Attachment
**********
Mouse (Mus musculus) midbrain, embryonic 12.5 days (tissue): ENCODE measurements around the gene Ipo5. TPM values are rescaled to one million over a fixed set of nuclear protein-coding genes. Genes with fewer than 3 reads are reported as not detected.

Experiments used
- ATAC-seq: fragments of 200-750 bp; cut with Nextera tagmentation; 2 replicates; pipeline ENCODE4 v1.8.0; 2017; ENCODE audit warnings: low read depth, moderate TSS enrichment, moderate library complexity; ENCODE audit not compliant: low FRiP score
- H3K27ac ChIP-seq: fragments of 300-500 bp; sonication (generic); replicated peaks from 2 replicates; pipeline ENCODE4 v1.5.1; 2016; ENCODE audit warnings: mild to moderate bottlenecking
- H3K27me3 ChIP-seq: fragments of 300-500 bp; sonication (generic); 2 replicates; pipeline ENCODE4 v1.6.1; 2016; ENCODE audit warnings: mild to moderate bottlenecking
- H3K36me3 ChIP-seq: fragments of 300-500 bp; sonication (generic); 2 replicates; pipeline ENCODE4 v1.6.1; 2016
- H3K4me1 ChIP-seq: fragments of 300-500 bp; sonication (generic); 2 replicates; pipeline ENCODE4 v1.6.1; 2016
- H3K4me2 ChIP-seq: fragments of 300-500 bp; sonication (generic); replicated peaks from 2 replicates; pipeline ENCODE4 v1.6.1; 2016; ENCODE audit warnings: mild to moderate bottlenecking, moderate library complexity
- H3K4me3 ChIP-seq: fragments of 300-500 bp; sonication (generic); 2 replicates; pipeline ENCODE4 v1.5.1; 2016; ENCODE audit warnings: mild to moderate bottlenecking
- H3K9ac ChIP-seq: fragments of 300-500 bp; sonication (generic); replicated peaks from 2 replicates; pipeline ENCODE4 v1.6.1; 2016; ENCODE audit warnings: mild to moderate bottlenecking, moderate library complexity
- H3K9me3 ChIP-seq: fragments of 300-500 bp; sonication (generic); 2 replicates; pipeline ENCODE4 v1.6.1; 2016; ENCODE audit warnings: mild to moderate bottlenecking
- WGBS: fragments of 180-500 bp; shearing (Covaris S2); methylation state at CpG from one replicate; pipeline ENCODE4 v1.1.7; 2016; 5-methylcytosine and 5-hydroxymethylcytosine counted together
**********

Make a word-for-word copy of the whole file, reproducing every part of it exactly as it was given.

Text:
Mouse (Mus musculus) midbrain, embryonic 12.5 days (tissue): ENCODE measurements around the gene Ipo5. TPM values are rescaled to one million over a fixed set of nuclear protein-coding genes. Genes with fewer than 3 reads are reported as not detected.

Experiments used
- ATAC-seq: fragments of 200-750 bp; cut with Nextera tagmentation; 2 replicates; pipeline ENCODE4 v1.8.0; 2017; ENCODE audit warnings: low read depth, moderate TSS enrichment, moderate library complexity; ENCODE audit not compliant: low FRiP score
- H3K27ac ChIP-seq: fragments of 300-500 bp; sonication (generic); replicated peaks from 2 replicates; pipeline ENCODE4 v1.5.1; 2016; ENCODE audit warnings: mild to moderate bottlenecking
- H3K27me3 ChIP-seq: fragments of 300-500 bp; sonication (generic); 2 replicates; pipeline ENCODE4 v1.6.1; 2016; ENCODE audit warnings: mild to moderate bottlenecking
- H3K36me3 ChIP-seq: fragments of 300-500 bp; sonication (generic); 2 replicates; pipeline ENCODE4 v1.6.1; 2016
- H3K4me1 ChIP-seq: fragments of 300-500 bp; sonication (generic); 2 replicates; pipeline ENCODE4 v1.6.1; 2016
- H3K4me2 ChIP-seq: fragments of 300-500 bp; sonication (generic); replicated peaks from 2 replicates; pipeline ENCODE4 v1.6.1; 2016; ENCODE audit warnings: mild to moderate bottlenecking, moderate library complexity
- H3K4me3 ChIP-seq: fragments of 300-500 bp; sonication (generic); 2 replicates; pipeline ENCODE4 v1.5.1; 2016; ENCODE audit warnings: mild to moderate bottlenecking
- H3K9ac ChIP-seq: fragments of 300-500 bp; sonication (generic); replicated peaks from 2 replicates; pipeline ENCODE4 v1.6.1; 2016; ENCODE audit warnings: mild to moderate bottlenecking, moderate library complexity
- H3K9me3 ChIP-seq: fragments of 300-500 bp; sonication (generic); 2 replicates; pipeline ENCODE4 v1.6.1; 2016; ENCODE audit warnings: mild to moderate bottlenecking
- WGBS: fragments of 180-500 bp; shearing (Covaris S2); methylation state at CpG from one replicate; pipeline ENCODE4 v1.1.7; 2016; 5-methylcytosine and 5-hydroxymethylcytosine counted together